A 3D-printed, functionally graded soft robot powered by combustion

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Science  10 Jul 2015:
Vol. 349, Issue 6244, pp. 161-165
DOI: 10.1126/science.aab0129
  • Fig. 1 Robot design and principle of operation.

    (A) To initiate a jump, the robot inflates a subset of its legs to tilt the body in the intended jump direction. Upon combustion, the bottom hemispheroid balloons out, pushing against the ground and propelling the robot into the air. (B) The ignition sequence consists of fuel delivery, mixing, and sparking. Butane and oxygen are alternately delivered to the combustion chamber (to promote mixing). After a short delay to promote additional mixing of the fuels, the gaseous mixture is ignited, resulting in combustion. Leg inflation occurs concurrently with fuel delivery, and leg deflation begins shortly after landing. (C) Computer-aided design model of the entire robot, consisting of the main explosive actuator surrounded by three pneumatic legs. A rigid core module that contains power and control components sits atop the main body, protected by a semisoft shield.

  • Fig. 2 Material tests and simulation results.

    (A) Qualitative twisting analysis comparing 3D-printed beams that are fully flexible, half rigid and half flexible, or transition gradually from rigid to flexible. These tests were performed to gain an understanding of how these materials respond, as well as to validate the numerical values of the material properties used in simulation. (Left) Material distribution of the beams. (Middle) Beams under torsion. (Right) Simulation of beams under torsion. (B) Jumping simulation. (Left) Ground reaction force as internal gases expand. (Middle) Pressure evolution inside the robot body as internal gases expand. (Right) Deformation state of rigid top, gradient top, and flexible top robot bodies at the initial state and the point of maximum simulated gas expansion. Line thicknesses indicate material stiffness. (C) Impact simulation. In the simulation, the robot strikes the ground at 45°. This angle was chosen as a particularly extreme loading condition and because it correlated with observations from jumping experiments. (Left) Reaction forces experienced by the three robots upon striking a solid plane under simulated conditions representative of actual testing conditions. (Right) FEA results of rigid top, gradient top, and flexible top robots, compared at 50 N.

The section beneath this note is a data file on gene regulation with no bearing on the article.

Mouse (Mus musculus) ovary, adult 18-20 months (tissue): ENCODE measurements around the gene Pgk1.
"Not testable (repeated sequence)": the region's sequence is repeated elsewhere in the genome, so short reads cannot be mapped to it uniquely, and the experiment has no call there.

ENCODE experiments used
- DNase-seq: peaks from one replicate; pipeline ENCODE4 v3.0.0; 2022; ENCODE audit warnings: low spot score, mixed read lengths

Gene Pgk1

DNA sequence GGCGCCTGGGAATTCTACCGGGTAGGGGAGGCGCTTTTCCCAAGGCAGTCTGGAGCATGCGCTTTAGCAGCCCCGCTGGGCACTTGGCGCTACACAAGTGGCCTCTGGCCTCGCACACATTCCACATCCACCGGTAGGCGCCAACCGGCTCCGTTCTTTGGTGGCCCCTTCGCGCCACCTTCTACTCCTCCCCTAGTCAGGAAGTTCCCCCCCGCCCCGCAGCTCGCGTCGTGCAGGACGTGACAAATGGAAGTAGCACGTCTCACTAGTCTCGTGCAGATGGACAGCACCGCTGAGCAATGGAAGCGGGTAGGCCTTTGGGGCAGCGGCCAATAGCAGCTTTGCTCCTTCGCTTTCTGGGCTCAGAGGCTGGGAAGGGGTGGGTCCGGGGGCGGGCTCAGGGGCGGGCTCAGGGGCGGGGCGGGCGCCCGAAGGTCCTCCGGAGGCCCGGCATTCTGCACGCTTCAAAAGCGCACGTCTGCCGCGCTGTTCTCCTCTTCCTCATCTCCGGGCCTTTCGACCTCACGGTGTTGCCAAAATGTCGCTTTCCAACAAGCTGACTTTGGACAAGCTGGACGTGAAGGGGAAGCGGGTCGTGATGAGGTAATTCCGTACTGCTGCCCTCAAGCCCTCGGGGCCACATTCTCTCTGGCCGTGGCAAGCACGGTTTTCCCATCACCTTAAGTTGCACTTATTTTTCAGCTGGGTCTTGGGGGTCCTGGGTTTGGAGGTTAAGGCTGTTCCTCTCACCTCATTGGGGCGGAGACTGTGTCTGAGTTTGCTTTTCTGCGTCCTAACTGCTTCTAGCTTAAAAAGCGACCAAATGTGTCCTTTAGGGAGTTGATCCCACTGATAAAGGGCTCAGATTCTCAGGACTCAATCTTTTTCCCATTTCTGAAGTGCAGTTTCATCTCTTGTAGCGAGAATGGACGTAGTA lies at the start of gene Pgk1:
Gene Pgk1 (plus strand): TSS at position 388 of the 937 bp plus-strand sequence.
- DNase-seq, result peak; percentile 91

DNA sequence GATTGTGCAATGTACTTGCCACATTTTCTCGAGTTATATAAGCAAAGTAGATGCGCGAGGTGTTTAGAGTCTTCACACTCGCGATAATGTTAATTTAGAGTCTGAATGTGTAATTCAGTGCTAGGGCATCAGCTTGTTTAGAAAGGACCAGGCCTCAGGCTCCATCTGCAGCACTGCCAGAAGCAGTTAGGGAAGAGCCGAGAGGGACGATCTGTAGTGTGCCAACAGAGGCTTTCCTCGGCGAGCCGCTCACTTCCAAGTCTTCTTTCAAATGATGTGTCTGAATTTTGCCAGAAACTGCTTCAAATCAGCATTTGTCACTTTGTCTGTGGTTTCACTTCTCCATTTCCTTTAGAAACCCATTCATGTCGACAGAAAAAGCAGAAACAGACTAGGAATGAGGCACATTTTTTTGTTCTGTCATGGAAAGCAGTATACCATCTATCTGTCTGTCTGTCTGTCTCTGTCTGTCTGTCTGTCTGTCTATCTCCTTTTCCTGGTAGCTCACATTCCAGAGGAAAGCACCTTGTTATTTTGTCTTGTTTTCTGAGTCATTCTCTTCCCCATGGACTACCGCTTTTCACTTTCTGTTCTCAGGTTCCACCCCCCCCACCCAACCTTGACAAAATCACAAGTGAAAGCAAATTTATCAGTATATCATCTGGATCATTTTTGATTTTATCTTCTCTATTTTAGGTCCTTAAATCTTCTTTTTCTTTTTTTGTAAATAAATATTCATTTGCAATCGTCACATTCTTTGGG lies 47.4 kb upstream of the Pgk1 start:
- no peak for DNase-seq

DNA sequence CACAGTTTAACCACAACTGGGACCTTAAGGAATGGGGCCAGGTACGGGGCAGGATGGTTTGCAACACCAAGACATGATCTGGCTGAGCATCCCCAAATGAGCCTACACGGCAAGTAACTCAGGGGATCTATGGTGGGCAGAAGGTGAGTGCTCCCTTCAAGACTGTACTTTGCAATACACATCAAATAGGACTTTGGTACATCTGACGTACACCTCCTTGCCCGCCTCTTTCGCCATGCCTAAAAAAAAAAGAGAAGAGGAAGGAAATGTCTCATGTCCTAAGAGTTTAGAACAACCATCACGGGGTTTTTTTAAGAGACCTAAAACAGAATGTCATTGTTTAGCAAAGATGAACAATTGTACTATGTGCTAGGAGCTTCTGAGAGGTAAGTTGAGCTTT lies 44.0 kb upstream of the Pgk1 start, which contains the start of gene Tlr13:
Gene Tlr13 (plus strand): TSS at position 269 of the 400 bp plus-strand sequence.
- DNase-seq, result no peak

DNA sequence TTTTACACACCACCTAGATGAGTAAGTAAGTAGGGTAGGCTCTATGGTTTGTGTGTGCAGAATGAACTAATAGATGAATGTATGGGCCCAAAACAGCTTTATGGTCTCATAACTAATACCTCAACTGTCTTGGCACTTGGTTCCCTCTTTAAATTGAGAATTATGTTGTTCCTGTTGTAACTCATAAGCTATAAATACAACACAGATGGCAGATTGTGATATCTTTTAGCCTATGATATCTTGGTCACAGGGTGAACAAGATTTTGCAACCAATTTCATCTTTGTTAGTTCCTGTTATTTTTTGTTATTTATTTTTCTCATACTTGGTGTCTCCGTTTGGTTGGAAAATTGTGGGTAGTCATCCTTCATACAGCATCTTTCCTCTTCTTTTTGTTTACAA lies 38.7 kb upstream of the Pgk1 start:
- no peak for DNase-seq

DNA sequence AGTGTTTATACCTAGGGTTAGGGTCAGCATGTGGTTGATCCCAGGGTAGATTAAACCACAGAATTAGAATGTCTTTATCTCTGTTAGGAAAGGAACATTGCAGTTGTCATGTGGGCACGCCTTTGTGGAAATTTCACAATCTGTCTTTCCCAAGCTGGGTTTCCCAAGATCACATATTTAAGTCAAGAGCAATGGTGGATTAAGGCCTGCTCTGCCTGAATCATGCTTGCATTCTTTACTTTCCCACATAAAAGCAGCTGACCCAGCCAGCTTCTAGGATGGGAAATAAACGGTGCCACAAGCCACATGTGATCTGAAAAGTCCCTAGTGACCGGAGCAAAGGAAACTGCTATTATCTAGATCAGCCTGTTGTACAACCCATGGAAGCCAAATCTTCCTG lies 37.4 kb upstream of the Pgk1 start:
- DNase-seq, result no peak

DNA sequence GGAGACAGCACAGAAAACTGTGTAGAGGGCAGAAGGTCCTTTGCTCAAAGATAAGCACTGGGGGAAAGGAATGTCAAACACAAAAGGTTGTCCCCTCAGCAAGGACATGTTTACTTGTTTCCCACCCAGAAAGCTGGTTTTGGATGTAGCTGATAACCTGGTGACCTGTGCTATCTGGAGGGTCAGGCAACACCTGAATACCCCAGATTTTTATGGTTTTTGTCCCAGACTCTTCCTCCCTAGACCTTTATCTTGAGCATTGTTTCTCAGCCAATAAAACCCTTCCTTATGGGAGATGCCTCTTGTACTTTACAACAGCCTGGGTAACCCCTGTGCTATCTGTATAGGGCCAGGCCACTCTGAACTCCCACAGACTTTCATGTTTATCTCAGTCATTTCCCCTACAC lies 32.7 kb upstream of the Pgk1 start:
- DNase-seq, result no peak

• Fig. 3 Experimental testing results.

    (A) Frames shortly after the moment of ground contact from movie S2 (Impact Comparison). Identical testing conditions were used to analyze the difference in landing between a robot with a rigid top and one with a gradient top. Because the rigid top robot jumped higher under combustion-powered testing, the gradient top robot was dropped from the maximum height achieved by the rigid top robot for a direct comparison. (Left) The rigid top robot fractures upon impact. (Right) The gradient top robot is able to absorb the impact and survive the fall. (B) Frames from movie S2 (Jump onto Table) at various times. The robot performs a targeted jump off of an angled surface onto a table. (Left) As the robot prepares for the jump, oxygen and butane are delivered into the combustion chamber. (Middle) Upon ignition of the fuel, the robot is propelled into the air. (Right) After jumping across a gap, the robot lands on a table. (C) Frames from movie S2 (Directional Jump) at various times during a directional jump. The robot pitches backward during the jump, providing a soft landing on the inflated legs. Upon impact with the ground, the robot pitches forward and returns to its pre-jump stance.

Supplementary Materials

  • A 3D-printed, functionally graded soft robot powered by combustion

    Nicholas W. Bartlett, Michael T. Tolley, Johannes T. B. Overvelde, James C. Weaver, Bobak Mosadegh, Katia Bertoldi, George M. Whitesides, Robert J. Wood

    Materials/Methods, Supplementary Text, Tables, Figures, and/or References

    Download Supplement
    • Materials and Methods
    • Supplementary Text
    • Figs. S1 and S2
    • Table S1
    • Captions for Movies S1 and S2

    Images, Video, and Other Other Media

    Movie S1
    This movie depicts the animated simulation results, as in Fig. 2. The first sequence shows the evolution of body shape for the rigid top, gradient top, and flexible top robots as the volume of the gas inside the body expands. The second sequence compares the impact behavior of the same three cases.
    Movie S2
    This movie presents the results of experimental testing, as in Fig. 3. The first sequence compares the impact behavior of the rigid top and gradient top robots. The second sequence depicts the robot performing a targeted jump off of an angled surface, and includes high-speed video of the takeoff. The final sequence shows the robot performing a directional jump on a flat surface.

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